Yesterday Google launched a version of its Chrome Web browser for Android devices, which could provide it with a goldmine of extremely granular user data. As a post on Google’s mobile blog yesterday pointed out, the new browser now invites users to sign in to the software itself using their Google account. Doing so will then synchronize data across both their desktop and mobile devices or, as Google puts it, allow users to “take their personalized Web browsing experience with them wherever they go.”
A big part of that personalized user experience as far as Google is concerned is, of course, advertising. In a blog post unveiling the company’s new privacy practices late last month, it said it can do “cool things” when it combines information across its products. “We can make search better — figuring out what you really mean when you type in Apple, Jaguar or Pink. We can provide more relevant ads too. For example, it’s January, but maybe you’re not a gym person, so fitness ads aren’t that useful to you,” wrote director of privacy, product and engineering, Alma Whitten.
You can imagine it would also mean that when consumers signal some kind of intent via the desktop, related ads could appear when they are using a mobile device. That would be very powerful to marketers, particularly combined with location technology. What retailer wouldn’t want to show an ad to someone known as a shopper when that person is nearby a store?
Though Google hasn’t made clear what data from the Chrome for Android app will be used for ad purposes specifically, the permissions information for the software suggests it’ll have access to some very rich information.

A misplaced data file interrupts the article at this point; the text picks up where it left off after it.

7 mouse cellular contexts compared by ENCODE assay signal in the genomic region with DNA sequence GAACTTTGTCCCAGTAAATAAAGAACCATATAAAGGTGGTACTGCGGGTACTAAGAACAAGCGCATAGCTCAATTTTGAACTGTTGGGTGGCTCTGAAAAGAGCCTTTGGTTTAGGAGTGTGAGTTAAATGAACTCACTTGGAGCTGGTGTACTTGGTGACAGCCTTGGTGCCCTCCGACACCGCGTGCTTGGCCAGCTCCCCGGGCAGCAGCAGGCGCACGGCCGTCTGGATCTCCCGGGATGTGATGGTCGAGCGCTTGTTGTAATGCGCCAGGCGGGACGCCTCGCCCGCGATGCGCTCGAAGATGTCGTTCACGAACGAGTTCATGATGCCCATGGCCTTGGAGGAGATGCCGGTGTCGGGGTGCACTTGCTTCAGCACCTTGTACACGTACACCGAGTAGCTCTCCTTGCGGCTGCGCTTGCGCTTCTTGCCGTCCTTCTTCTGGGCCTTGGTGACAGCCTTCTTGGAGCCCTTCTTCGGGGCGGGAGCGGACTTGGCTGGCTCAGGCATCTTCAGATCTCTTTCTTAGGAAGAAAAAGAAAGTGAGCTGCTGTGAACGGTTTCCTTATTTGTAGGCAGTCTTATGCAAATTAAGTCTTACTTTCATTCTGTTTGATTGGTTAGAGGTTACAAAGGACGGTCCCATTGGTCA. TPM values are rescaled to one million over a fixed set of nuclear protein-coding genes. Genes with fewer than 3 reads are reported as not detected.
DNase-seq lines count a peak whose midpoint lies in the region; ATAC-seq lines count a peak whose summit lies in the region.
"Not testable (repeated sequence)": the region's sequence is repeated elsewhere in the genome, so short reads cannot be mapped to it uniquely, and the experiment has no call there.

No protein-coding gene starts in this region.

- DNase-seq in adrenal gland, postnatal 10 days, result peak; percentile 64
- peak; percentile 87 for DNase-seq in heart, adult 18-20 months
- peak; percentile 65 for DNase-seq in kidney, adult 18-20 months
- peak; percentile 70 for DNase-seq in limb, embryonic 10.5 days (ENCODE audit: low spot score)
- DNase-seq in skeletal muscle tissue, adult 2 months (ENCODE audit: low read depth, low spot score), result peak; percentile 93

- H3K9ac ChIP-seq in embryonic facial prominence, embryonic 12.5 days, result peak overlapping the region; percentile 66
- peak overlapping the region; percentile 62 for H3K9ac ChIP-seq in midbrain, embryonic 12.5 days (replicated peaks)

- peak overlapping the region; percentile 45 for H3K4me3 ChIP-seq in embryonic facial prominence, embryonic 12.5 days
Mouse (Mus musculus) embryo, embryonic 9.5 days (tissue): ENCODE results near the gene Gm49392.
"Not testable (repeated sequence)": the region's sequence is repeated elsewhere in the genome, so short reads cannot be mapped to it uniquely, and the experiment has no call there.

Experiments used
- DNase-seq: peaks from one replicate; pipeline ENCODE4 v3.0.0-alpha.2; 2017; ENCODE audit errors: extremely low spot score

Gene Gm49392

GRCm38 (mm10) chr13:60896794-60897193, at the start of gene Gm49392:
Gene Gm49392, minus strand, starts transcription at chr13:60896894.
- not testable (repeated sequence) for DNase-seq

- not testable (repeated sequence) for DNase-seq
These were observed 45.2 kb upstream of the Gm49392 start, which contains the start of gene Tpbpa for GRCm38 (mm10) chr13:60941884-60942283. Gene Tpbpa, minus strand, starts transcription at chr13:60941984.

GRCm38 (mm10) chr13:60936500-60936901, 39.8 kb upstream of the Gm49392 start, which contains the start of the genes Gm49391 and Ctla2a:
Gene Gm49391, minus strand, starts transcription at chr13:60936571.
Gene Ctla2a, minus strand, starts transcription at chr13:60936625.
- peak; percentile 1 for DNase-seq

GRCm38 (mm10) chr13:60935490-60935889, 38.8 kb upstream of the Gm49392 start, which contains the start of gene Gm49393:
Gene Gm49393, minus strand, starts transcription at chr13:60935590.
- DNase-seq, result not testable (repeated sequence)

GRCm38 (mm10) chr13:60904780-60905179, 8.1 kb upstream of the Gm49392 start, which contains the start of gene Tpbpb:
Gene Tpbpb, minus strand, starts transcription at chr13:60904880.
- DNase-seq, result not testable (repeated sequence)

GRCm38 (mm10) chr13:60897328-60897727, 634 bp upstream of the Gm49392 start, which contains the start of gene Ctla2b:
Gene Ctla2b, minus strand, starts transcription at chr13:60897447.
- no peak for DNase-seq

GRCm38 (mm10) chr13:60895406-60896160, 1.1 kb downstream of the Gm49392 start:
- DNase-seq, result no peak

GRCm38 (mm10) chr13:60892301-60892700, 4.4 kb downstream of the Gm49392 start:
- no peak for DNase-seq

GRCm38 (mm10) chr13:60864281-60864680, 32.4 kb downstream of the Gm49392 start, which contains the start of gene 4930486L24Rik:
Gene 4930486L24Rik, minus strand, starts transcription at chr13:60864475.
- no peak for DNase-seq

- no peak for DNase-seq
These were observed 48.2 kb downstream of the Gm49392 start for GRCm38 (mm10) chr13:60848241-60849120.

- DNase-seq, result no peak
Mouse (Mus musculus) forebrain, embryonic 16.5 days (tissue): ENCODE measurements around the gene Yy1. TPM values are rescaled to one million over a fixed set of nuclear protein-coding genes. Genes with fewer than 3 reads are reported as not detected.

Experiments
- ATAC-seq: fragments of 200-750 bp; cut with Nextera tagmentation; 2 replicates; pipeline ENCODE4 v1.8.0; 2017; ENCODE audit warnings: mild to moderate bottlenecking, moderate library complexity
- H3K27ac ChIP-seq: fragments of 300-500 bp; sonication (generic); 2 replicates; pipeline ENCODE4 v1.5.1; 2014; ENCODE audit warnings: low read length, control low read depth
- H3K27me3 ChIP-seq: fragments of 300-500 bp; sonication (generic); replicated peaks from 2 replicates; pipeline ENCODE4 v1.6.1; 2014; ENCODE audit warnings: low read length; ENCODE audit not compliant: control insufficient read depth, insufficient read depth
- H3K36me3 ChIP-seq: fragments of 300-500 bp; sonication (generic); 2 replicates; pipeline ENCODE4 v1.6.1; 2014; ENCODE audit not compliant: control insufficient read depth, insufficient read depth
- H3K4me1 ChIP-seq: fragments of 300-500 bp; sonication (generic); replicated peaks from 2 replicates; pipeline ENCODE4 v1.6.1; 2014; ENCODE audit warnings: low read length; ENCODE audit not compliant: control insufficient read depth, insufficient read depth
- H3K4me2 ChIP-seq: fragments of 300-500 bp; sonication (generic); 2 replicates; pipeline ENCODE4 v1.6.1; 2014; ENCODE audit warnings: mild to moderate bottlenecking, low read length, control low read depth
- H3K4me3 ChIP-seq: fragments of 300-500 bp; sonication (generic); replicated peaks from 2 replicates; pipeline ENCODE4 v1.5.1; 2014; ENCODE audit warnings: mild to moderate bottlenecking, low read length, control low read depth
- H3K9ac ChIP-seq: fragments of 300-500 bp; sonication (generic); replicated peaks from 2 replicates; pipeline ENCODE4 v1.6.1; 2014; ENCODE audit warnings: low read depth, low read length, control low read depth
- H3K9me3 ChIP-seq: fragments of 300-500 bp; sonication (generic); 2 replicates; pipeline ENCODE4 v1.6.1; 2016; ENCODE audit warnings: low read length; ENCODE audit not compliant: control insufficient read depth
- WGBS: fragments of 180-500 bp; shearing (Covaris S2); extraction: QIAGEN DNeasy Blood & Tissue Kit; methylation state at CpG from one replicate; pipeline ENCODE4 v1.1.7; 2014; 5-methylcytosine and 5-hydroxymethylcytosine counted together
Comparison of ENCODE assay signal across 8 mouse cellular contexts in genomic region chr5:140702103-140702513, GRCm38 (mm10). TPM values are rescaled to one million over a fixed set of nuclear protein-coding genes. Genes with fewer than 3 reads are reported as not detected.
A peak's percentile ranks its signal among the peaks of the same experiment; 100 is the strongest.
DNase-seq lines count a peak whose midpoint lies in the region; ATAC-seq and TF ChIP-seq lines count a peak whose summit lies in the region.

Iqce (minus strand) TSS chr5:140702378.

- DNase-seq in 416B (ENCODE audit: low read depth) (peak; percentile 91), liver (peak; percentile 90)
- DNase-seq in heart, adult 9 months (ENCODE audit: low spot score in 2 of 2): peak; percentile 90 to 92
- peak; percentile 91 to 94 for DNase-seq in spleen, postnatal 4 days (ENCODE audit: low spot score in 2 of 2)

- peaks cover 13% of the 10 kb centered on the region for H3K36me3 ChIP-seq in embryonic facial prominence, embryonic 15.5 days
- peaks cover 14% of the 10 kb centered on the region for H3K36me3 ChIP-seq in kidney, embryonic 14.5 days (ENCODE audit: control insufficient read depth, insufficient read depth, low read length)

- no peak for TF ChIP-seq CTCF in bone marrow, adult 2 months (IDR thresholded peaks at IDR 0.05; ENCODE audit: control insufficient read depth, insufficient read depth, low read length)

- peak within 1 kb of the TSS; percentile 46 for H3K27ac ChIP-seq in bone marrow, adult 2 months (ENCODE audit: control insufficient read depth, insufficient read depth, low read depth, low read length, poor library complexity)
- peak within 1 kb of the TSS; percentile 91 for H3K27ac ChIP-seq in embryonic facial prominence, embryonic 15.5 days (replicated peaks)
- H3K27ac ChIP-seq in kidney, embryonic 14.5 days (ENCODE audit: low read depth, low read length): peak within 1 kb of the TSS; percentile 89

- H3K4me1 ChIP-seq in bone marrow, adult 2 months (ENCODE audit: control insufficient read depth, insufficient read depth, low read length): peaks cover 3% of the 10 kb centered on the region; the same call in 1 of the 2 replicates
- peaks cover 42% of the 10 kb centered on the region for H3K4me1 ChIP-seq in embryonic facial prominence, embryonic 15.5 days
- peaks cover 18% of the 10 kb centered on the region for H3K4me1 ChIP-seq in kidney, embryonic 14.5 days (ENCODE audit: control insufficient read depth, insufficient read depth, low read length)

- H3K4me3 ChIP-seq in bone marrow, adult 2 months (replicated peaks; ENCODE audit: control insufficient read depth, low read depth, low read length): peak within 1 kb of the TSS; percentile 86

Users that install the software are granting it the ability to “read sensitive log data,” which includes information about the use of their device, as well as their “personal or private information.” In addition, it tracks “all URLs the browser has visited and all of the browser’s bookmarks,” Google’s disclosure said, alongside location information and NFC data, when available.
That type of data could prove extremely valuable for advertisers, and extremely lucrative for Google’s advertising business, particularly on the mobile side. Owing to a lack of cookies on mobile devices, it’s been extremely difficult for advertisers to track the effectiveness of mobile ad campaigns.
Access to browser-level mobile behavioral data could, however, close that gap. For example, if users are served a desktop display ad on YouTube and later visits the advertiser’s site on their Android device, some credit can be assigned to the initial impression.
Google might not be using that data for much yet, but it’s laying the foundations for what looks like a pretty powerful advertiser offering.